- Previous works have identified numerous gene mutations associated with congenital hydrocephalus (CH), and this study took a convergent neuroscience approach to define the mechanisms that link gene mutations to hydrocephalus
- An integrative genomics analysis mapped 93 CH risk genes to human neural tube neuroepithelial cells that are the stem cells of all neurons and macroglia of the human brain
- A humanized mouse model of hydrocephalus harboring a patient-specific missense mutation in TRIM71 clarified that genetically encoded dysregulation of neuroepithelial cell development is the primary pathology driving CH
- The disruption in neural stem cells compromised the mechanical stability of the brain, leading to a passive accumulation of cerebrospinal fluid responsible for enlargement of the ventricles
The classical dogma about hydrocephalus is that ventricular expansion is attributable to the dysregulated flow of cerebrospinal fluid (CSF). Neurosurgical shunting to reduce CSF volume has long been the default treatment, but some patients have minimal benefit and others have substantial morbidity due to shunt infection or complications.
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As a way to understand the disease better, previous studies investigated the genetics of patients with idiopathic congenital hydrocephalus (CH). The results suggested some cases might arise not from primary CSF overaccumulation but rather from aberrant neurodevelopment.
Now, researchers at Massachusetts General Hospital have uncovered mechanisms that link CH gene mutations to hydrocephalus. Kristopher T. Kahle, MD, PhD, a neurosurgeon in the Department of Neurosurgery and director of Pediatric Neurosurgery at Massachusetts General Hospital, Phan Q. Duy, MD, PhD, a research student in Dr. Kahle's laboratory, and colleagues report the details and their implications for treatment in Nature Neuroscience.
CH Genetic Risk and Neuroepithelial Cells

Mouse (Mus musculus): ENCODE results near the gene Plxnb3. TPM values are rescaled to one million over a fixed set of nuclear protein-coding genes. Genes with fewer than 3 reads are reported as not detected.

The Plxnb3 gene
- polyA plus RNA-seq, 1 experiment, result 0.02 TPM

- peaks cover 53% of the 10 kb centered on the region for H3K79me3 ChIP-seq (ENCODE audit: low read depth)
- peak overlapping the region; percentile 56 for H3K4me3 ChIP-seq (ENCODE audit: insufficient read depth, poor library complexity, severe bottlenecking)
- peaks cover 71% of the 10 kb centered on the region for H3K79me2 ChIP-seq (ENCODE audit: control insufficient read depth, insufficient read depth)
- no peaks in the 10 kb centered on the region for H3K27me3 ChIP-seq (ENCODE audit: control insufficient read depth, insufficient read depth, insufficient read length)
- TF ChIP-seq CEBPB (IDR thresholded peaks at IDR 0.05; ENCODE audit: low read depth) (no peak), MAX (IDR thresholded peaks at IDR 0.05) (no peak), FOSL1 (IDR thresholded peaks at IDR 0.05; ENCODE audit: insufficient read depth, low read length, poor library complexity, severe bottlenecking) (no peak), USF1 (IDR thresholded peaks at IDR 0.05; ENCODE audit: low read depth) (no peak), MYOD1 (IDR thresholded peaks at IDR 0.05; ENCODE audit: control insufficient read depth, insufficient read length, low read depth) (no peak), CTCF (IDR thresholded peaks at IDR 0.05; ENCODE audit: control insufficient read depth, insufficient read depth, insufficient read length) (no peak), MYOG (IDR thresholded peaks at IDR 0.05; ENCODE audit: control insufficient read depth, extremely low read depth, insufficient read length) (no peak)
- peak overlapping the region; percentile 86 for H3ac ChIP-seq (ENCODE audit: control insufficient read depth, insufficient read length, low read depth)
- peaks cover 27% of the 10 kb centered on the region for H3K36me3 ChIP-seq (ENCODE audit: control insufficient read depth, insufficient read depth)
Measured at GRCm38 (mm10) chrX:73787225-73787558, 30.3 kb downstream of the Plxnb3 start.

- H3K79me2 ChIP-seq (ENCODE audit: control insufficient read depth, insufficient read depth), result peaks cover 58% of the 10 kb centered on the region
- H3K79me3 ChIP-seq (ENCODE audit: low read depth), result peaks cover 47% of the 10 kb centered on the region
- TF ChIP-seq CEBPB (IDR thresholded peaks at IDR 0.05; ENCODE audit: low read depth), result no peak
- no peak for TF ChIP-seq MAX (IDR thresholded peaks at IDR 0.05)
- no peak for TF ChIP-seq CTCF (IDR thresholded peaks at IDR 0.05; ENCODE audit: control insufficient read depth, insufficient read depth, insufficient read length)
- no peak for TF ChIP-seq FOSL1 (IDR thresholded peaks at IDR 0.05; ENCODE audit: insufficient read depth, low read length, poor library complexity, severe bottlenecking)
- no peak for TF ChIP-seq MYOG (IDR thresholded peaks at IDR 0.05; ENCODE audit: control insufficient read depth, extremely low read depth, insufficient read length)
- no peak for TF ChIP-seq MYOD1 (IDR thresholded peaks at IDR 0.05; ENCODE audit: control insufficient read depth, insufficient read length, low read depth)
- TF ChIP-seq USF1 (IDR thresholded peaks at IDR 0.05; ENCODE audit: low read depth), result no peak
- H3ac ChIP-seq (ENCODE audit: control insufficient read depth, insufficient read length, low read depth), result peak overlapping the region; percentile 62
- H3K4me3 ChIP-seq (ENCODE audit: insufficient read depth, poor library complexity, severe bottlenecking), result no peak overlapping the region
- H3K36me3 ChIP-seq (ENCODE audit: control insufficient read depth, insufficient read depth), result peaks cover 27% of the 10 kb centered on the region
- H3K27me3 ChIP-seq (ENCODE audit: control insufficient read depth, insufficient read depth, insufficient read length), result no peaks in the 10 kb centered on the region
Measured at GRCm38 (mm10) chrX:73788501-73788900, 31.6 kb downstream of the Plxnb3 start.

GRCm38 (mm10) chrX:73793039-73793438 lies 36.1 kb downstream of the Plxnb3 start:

The researchers began by analyzing genetic data on 483 patients who underwent surgery for therapeutic CSF diversion and 578 of their family members. They identified 93 CH-associated risk genes.
Those genes were mapped to large-scale gene expression atlases of normally developing human brains. The CH risk genes were:
- Involved in biological processes affecting brain development, such as synapse organization and neuron projection development
- Unrelated to CSF circulation
- Expressed across all prenatal cortical regions during post-conception weeks 8 to 24, a key period for fetal brain development
- Highly expressed in neural tube neuroepithelial cells, stem cells that line the embryonic ventricles of the brain
Selecting a Prototype Gene
The research team focused the remainder of the study on just one of the CH risk genes, TRIM71, which helps regulate embryonic brain development. Of all 93 CH risk genes, TRIM71 was the one most specifically expressed in neuroepithelial cells and had the most de novo mutations.
Among the 483 patients studied, all TRIM71-mutant patients exhibited hydrocephalus at or soon after birth, and ventriculomegaly had been apparent in most of them on prenatal brain imaging.
Humanized Mouse Model
Using gene editing, the researchers created a humanized mouse model of hydrocephalus harboring a patient-specific missense mutation in TRIM71. The model clarified that genetically encoded dysregulation of neuroepithelial cell development is the primary pathology driving CH.
A secondary effect of the disruptions in neural stem cells was a compromise of parenchymal–CSF biomechanics. CSF normally generates a positive pressure in the ventricles that must be counteracted by the surrounding brain parenchyma. In the mouse model, underdevelopment of the cortex resulted in a "floppy brain" that couldn't resist the pressure exerted by CSF.
Thus, although there was no primary defect in CSF flow, the ventricles became dilated. Continued expansion of the parenchyma eventually compressed the midbrain, leading to secondary aqueductal stenosis that contributed to progressively worsening abnormalities in CSF circulation.
This study demonstrates that some forms of CH are part of the spectrum of neural tube defects. In fact, the researchers found genetic evidence of overlap between CH and other congenital brain malformations, including microcephaly.
Strategies for managing CH need to optimize brain development beyond the current approach of simply draining brain fluid:
- Prenatal imaging may be useful for clinical decision-making
- Even in patients who receive a molecular diagnosis of a primary neurogenic deficit, prospective monitoring of biomechanical markers (brain stiffness and viscoelasticity) may inform the timing and modality of surgical intervention
- Behavioral interventions designed to improve cognitive and neurobehavioral function should start from the time of diagnosis
- In the very long term, it might be possible to develop in utero personalized gene therapy or pharmacologic treatment to provide a definite cure
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